Autonomia• ‘70s saw increasing restructuring (moving away from Fordism) as well as entering of period of crisis. Unemployment rose, many youth were precarious & skilled in ‘art of getting by’• New generation of high-school & university youth entered political scene -> signalled new movement• Nascent counter-cultural movement developed through lens of political struggle, what developed into the American ‘hippies’ or the UK ‘punks’ were the ‘proletarian youth’ in Italy• Inspired by legacy of post-’68 & hot autumn• Life outside of ‘workplace’ became politicized, struggle to ‘reappropriate free time’ mixed with the nascent ‘revolt against work’ of the hot autumn
Autonomia• Various groups dissolved, split or merged within what was to become ‘Autonomia’• Crisis of ‘partitinos’ due to changing nature of struggle, feminist critique from within, etc.• Autonomia (The area of autonomy) was more movement than ‘organisation’: consisted of various collectives, squats, groups, journals, campaigns, sabotage cells• In Marxist terms identifiable with ‘party in the historical sense’. Influence of operaismo remained but criticized from within, (re)discovery of more anarchist, council communist & situationist ideas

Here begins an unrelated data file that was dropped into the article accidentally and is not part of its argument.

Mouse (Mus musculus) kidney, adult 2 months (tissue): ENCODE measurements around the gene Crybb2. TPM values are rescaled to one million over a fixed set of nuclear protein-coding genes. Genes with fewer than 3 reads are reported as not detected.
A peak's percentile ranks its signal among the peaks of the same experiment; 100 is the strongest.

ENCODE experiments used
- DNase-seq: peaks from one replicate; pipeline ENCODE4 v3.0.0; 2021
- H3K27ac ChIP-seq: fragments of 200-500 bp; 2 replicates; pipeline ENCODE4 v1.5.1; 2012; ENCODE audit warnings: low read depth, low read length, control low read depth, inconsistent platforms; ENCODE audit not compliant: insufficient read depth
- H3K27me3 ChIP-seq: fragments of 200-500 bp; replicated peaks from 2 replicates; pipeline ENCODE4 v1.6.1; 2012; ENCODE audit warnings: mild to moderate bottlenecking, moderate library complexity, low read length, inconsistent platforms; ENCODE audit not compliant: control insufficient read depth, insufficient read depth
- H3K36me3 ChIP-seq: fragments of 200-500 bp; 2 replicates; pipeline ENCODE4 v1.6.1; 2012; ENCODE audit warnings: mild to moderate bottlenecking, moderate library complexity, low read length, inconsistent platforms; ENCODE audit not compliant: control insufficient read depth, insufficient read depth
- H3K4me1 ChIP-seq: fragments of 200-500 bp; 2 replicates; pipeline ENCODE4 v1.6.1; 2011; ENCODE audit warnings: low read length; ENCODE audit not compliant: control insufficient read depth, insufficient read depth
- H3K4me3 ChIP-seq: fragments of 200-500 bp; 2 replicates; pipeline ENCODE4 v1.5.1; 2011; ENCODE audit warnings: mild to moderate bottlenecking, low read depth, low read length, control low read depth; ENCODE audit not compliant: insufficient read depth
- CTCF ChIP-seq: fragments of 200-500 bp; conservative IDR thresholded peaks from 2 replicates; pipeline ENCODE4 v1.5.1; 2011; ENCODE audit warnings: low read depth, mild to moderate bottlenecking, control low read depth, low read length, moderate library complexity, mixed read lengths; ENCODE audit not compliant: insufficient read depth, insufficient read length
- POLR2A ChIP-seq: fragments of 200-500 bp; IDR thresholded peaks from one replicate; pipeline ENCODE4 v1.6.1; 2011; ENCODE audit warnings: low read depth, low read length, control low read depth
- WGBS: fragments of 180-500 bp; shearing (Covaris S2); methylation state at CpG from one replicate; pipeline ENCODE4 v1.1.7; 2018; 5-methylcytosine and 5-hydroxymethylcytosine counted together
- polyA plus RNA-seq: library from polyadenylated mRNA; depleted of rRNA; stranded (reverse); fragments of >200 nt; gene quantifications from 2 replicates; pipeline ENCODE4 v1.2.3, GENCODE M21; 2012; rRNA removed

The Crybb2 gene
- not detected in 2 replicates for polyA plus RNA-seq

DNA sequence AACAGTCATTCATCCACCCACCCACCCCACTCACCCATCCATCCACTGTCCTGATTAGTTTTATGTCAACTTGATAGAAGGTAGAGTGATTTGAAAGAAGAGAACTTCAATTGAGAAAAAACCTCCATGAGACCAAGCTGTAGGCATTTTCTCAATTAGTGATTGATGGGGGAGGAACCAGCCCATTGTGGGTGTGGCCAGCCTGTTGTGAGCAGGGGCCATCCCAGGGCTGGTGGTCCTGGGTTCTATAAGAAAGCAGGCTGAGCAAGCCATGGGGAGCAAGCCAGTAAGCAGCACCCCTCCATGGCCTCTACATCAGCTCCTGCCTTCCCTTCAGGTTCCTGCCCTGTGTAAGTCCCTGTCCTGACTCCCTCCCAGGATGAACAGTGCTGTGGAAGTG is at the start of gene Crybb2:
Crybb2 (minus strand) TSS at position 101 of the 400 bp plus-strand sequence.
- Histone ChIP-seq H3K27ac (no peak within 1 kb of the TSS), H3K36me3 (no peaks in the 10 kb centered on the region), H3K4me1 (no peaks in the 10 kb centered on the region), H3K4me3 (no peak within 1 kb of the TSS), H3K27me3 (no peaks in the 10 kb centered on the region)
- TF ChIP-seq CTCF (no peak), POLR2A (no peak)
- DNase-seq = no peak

Autonomia Rise of feminism: • Criticism directed at patriarchy, ‘reproductive sphere’, authoritarianism, division of labor, gender roles, the nuclear family, sexuality, etc. • Criticism directed as well to patriarchal reproduction inside ‘the movement’: ie. women assigned to cooking or secretarial duties, spousal violence, • Wages for housework campaign: problematic demands but helped spread critique to reproductive sphere (housing, affective labor, transport, etc.) • Very large campaigns in favor of abortion, divorce & against sexual violence emerged • Hospitals occupied & ‘illegal’ abortions were carried out by sympathetic nurses & docters. (Abortions then still punishable by 5 years prison!) • Some feminist cells took heavy action: torched brothels, beat back heroin pushers, shot rapists, etc.